The Pros and Cons of 401k loans in bankruptcy
Video Transcribed: Edward Kelley with 188 Debt-line here answering your bankruptcy questions. And we are in episode four of our five part series on special debts and bankruptcies. Taking a look at the different kinds of debts that may or may not be dischargeable in your bankruptcy that you should be aware of.
So, today we’re going to talk about 401K loans. This comes up a lot in my practice. So many of you and many debtors in the interest of trying to get your finances together may take a loan out through your employer against your 401K. Now, a 401K mind you is generally considered exempt in a bankruptcy as long as it’s set up properly, meaning the trustee cannot take it in your bankruptcy.
However, you yourself may have taken a loan out against it and received monies that have long since been spent when you filed the bankruptcy. You may wonder, “Well, will that get rid of that debt?” And the answer is a definite no. And unfortunately another consequence…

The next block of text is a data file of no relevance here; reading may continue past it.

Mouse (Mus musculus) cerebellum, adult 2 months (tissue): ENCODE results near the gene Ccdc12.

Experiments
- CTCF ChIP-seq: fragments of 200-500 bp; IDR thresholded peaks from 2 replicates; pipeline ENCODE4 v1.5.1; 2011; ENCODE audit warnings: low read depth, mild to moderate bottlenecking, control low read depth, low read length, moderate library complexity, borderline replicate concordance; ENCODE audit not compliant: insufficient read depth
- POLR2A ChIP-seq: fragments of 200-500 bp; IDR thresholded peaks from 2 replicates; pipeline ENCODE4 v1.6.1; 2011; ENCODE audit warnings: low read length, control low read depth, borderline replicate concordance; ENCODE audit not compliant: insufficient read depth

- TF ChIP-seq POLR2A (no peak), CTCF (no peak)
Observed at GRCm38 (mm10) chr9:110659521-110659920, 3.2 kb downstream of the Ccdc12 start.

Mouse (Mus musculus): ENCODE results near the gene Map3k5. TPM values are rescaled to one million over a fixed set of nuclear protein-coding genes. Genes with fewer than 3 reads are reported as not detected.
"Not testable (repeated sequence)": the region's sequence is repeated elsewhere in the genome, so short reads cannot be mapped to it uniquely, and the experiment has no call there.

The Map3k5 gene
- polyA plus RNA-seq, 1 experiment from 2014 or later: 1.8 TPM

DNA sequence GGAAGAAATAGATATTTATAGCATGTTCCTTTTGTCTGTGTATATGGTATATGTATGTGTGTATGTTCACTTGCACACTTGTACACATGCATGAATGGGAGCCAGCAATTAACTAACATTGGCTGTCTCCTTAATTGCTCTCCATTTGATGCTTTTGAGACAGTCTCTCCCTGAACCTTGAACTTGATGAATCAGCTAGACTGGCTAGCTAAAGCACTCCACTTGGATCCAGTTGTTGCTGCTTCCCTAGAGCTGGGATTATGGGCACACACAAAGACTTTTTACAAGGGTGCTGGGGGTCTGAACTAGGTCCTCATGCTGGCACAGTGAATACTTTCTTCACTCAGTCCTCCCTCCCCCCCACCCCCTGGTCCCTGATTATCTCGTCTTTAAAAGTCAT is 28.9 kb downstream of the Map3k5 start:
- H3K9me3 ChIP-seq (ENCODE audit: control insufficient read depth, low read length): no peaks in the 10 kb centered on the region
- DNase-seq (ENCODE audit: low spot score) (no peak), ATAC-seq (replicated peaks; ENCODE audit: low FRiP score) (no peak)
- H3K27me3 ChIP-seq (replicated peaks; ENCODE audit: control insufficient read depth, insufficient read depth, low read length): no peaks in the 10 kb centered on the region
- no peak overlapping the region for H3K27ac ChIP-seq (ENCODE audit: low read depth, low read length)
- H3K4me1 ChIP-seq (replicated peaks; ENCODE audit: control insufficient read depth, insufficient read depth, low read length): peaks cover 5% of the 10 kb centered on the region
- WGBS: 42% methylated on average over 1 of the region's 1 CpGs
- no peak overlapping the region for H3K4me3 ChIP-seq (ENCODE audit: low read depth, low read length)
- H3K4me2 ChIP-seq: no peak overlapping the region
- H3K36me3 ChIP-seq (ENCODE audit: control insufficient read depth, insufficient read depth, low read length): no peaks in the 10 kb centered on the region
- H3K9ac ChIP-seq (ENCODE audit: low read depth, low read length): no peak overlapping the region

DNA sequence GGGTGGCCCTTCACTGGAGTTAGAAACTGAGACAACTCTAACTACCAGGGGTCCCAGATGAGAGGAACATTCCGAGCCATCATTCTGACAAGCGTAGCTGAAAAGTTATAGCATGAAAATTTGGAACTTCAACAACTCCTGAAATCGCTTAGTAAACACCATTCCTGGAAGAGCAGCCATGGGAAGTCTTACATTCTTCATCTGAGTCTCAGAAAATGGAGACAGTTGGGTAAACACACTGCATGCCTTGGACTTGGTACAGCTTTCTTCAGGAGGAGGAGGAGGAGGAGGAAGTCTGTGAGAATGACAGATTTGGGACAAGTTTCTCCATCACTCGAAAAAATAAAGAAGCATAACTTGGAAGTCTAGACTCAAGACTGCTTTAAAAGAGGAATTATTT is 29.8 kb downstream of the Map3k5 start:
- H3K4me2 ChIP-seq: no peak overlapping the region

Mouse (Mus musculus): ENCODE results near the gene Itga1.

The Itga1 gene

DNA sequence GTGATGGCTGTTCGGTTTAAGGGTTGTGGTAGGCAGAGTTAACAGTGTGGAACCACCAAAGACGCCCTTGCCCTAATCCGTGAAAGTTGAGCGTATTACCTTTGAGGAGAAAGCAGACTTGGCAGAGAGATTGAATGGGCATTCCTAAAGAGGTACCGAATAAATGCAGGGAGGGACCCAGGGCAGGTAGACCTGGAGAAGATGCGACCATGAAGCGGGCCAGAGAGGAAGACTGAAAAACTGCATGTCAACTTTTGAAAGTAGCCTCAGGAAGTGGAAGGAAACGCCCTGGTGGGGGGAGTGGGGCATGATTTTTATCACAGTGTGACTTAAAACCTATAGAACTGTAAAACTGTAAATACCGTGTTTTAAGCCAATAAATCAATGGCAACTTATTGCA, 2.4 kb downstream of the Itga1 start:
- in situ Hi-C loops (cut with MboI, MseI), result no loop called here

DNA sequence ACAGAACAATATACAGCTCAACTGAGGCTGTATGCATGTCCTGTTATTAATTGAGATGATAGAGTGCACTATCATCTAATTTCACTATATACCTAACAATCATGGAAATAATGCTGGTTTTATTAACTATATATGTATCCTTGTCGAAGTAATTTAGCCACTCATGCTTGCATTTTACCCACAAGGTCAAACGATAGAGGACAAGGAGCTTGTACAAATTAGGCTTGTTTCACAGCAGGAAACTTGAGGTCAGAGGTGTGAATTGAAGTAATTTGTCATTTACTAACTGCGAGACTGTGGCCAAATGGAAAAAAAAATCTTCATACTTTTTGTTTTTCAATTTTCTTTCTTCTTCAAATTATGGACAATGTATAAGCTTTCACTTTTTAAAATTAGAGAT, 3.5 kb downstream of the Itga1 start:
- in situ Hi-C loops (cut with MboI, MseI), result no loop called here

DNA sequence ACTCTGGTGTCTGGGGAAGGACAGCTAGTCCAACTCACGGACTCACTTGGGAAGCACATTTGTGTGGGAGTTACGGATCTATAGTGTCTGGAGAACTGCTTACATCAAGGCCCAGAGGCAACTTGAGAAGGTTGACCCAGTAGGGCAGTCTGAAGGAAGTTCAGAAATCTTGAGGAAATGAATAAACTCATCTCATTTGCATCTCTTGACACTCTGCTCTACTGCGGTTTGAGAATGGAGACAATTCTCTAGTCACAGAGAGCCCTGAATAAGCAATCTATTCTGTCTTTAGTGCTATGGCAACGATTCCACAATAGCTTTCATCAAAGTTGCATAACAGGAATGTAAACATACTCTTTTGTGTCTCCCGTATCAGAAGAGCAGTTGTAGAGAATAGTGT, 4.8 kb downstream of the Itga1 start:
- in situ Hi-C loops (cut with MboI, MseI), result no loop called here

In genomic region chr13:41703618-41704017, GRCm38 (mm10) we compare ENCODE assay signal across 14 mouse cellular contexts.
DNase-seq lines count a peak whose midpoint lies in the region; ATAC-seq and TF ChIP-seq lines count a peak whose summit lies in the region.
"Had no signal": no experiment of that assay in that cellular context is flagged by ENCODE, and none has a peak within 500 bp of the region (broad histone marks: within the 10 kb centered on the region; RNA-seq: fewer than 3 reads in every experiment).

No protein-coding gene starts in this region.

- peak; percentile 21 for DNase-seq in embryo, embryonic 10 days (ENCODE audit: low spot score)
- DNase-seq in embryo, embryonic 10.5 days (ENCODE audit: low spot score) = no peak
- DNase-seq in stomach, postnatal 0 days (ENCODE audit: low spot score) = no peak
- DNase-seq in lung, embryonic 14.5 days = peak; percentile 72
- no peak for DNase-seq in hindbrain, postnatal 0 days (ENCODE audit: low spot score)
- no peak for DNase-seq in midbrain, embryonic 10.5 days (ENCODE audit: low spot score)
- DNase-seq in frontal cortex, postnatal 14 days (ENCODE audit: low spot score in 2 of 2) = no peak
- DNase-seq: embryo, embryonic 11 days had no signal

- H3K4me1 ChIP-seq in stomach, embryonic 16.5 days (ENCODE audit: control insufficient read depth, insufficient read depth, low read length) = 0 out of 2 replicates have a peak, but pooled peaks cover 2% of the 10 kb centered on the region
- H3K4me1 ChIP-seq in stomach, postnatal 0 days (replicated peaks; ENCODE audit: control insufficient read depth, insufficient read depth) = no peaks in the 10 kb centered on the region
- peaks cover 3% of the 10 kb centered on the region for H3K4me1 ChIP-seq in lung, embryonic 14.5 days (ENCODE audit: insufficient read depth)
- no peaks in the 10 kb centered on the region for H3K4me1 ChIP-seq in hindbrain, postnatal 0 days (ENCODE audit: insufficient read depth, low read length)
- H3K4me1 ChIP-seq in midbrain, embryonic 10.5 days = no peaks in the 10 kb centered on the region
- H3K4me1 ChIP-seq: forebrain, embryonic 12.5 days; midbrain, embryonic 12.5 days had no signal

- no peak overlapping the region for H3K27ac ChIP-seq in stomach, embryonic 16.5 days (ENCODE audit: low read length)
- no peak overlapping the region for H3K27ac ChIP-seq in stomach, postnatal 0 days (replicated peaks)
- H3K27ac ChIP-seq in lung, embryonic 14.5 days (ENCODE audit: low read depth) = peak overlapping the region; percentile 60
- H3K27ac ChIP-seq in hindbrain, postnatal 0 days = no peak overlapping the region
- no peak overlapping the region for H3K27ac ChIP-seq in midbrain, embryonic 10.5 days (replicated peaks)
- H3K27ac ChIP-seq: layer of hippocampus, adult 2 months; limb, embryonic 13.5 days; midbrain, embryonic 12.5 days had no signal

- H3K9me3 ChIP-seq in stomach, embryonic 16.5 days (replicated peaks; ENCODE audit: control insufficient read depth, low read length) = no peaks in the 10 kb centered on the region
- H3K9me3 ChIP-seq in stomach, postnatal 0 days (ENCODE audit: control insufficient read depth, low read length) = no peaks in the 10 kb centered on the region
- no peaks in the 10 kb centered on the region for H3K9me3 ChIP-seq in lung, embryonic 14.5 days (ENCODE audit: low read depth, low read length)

So, generally when you do a 401K loan, you’re having the loan payment withdrawn from your paycheck to be paid back to the employer on a monthly basis or biweekly or whenever your checks come out. That amount cannot be generally deducted as an expense in terms of qualifying for chapter seven or in terms of lowering your disposable income in a chapter 13.
Those of you that have been following these understand what that means, if not, refer back to my video on chapter 13 basics and chapter seven basics. So kind of a double whammy. You can’t get rid of the 401K debt and you can’t deduct the payments that you are making back on it from your disposable income. So just be aware if you have that kind of debt, you’re going to have to pay it back and you will also not be able to use that to your advantage in the bankruptcy.
So, generally most people are still going to qualify for a seven if that’s the only out of the ordinary circumstance that they have. And essentially you’re basically paying back your own money anyway.
So, that’s all we’re going to cover today, 401K loans, or I should say in a more general sense, tax advantage, retirement program loans, which are generally exempt. Those debts are not dischargeable and not deductible from your disposable income. So, stay tuned, 188 Debt-line. We’re going to finish up this series in the next episode with an overview of special debts. See you then.
And as always, you can email me at firstname.lastname@example.org with your specific questions give us a call, 188 Debt-line.